EISENBERG: OK, so Jim thinks 17 percent of adults still cuddle with a childhood stuffed toy. Jonathan thinks 12 percent. The audience thinks the answer is 22 percent.

COULTON: Way too high, audience.

EISENBERG: Right?

GAFFIGAN: I think...

EISENBERG: But get this - the actual answer is 43 percent.

COULTON: What?

(LAUGHTER)

EISENBERG: Yes. You're all reacting that way, but 43 percent of you do it.

GAFFIGAN: Wait a minute. Wait a minute.

EISENBERG: I think this is just real.

GAFFIGAN: You know what's interesting? It's like, you know, my wife had a brain tumor. Did I bring that up?

(LAUGHTER)

GAFFIGAN: And our friend gave us this stuffed animal - not animal - stuffed brain. It was like a plush that's...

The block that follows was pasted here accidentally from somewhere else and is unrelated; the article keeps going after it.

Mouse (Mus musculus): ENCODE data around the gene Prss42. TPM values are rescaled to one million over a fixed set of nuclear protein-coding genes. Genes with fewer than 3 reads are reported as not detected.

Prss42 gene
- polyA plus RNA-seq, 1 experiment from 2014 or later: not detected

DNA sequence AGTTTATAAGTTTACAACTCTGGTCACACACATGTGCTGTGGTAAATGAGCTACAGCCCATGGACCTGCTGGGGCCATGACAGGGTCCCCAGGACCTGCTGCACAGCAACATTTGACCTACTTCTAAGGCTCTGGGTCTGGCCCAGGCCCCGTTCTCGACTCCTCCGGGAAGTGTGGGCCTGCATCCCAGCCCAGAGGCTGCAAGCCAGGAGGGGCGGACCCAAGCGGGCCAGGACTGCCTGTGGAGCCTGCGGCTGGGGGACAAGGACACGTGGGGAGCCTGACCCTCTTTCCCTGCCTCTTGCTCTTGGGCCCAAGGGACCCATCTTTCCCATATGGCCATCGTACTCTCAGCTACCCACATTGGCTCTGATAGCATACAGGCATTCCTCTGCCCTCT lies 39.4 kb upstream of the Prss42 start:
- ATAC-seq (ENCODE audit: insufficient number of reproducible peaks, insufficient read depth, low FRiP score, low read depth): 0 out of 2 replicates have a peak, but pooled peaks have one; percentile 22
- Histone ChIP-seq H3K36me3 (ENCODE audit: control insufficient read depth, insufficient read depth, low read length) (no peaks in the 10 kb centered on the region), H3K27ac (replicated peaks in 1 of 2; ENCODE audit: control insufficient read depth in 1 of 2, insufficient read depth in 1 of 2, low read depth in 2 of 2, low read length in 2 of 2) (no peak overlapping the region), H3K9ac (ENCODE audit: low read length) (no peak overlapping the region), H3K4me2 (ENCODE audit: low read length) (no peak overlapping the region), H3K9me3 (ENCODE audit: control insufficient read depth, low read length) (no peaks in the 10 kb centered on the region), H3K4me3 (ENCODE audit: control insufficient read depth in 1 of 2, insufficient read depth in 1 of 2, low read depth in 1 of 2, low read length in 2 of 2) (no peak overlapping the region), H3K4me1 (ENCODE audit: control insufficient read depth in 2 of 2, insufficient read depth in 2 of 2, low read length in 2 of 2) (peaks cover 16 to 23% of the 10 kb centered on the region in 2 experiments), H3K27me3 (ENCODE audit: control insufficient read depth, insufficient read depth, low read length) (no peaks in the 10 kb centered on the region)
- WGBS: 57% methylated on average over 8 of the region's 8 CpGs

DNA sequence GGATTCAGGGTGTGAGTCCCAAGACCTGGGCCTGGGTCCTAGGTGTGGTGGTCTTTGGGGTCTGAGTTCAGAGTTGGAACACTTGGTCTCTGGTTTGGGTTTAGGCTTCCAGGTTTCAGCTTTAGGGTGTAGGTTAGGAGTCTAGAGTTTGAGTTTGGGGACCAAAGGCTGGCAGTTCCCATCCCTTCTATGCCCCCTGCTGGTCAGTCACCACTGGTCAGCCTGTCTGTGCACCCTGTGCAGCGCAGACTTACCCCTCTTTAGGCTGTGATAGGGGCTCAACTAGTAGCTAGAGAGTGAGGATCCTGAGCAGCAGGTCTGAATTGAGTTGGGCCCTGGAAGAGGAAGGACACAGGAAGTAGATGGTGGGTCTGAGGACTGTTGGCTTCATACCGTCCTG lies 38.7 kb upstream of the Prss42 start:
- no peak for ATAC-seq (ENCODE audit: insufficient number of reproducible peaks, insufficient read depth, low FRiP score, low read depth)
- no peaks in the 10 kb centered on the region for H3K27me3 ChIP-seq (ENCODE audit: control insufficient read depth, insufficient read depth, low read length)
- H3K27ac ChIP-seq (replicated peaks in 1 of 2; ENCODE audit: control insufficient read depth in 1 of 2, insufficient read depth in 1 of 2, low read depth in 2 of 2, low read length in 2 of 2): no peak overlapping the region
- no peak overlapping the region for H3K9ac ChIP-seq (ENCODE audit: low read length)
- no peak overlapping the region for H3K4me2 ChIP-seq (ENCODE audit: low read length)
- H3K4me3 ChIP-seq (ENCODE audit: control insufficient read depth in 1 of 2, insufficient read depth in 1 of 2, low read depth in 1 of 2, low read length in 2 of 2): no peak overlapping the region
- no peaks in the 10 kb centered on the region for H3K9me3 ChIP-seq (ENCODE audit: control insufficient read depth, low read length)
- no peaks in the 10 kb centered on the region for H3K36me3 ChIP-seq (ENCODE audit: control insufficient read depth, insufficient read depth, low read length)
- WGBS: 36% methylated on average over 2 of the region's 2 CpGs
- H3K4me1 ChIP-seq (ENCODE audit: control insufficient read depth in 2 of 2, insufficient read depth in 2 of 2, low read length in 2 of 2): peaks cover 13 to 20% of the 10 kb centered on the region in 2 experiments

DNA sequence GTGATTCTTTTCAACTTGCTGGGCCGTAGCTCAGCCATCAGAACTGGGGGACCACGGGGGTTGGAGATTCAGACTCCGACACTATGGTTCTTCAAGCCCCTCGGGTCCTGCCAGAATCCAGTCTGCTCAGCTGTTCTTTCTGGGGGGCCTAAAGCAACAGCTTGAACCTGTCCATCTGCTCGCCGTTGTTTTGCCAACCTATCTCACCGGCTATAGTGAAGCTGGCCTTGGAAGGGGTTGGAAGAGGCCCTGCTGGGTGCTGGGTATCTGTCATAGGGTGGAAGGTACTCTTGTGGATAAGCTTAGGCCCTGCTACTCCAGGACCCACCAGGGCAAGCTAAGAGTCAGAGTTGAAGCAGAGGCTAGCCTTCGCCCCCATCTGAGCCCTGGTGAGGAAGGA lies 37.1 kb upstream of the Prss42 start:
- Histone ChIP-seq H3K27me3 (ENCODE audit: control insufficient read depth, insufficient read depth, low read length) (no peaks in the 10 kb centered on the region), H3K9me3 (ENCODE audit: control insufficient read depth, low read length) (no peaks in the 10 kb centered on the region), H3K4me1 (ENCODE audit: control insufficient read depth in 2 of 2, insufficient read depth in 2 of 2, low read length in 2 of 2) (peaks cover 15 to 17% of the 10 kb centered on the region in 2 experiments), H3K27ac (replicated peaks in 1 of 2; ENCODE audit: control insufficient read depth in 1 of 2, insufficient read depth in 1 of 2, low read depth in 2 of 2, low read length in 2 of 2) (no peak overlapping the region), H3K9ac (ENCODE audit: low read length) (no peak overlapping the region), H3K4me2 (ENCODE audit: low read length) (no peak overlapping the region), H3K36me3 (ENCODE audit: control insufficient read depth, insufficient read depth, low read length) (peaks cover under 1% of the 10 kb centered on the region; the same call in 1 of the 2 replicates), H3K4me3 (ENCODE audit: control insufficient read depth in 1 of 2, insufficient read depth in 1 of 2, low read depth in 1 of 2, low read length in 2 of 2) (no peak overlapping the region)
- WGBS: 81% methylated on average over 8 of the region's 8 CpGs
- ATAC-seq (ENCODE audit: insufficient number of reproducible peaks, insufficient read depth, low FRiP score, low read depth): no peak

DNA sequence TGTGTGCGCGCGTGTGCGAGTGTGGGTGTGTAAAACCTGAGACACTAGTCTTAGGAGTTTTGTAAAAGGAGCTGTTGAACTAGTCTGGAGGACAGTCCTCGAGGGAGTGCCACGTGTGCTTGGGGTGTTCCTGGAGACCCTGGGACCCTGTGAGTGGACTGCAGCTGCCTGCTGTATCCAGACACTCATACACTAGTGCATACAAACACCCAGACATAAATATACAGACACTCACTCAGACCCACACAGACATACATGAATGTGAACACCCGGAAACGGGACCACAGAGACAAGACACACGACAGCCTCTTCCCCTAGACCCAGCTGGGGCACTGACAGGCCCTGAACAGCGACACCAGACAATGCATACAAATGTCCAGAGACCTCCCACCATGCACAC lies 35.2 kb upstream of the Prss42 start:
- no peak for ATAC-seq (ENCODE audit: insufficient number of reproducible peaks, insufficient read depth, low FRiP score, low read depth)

COULTON: Plush brain.

GAFFIGAN: ...Shaped like a brain. It's cuter than it sounds.

(LAUGHTER)

EISENBERG: I could imagine...

GAFFIGAN: And that's in our bed, and I sometimes cuddle it.

(LAUGHTER)

COULTON: Whoa, there you go. Well, wait a minute.

EISENBERG: Yeah.

COULTON: So you're part of the problem - or solution.

GAFFIGAN: So I'm - you know what? I was caught up in my own bias.

(LAUGHTER)

COULTON: Happens all the time.

EISENBERG: According to the latest data from the Original Tooth Fairy Poll, how much money does the tooth fairy pay American kids per tooth, on average? Jim, you know about this.

GAFFIGAN: Yeah, I do know about this. I'm going to say that it's a dollar.

EISENBERG: One dollar per tooth.

GAFFIGAN: One dollar.

EISENBERG: All right. What - how much do you give your kids?

GAFFIGAN: I don't give them anything.

(LAUGHTER)

EISENBERG: Great. Good.

GAFFIGAN: Because they deserve nothing.

(LAUGHTER)

EISENBERG: Jonathan.

COULTON: I will say it depends a lot on if it was the first child or the second child or the third child.

EISENBERG: Sure.

COULTON: I feel like sometimes you're going to give a coin to a kid because when you're a kid (laughter), every amount of money seems like a huge amount of money.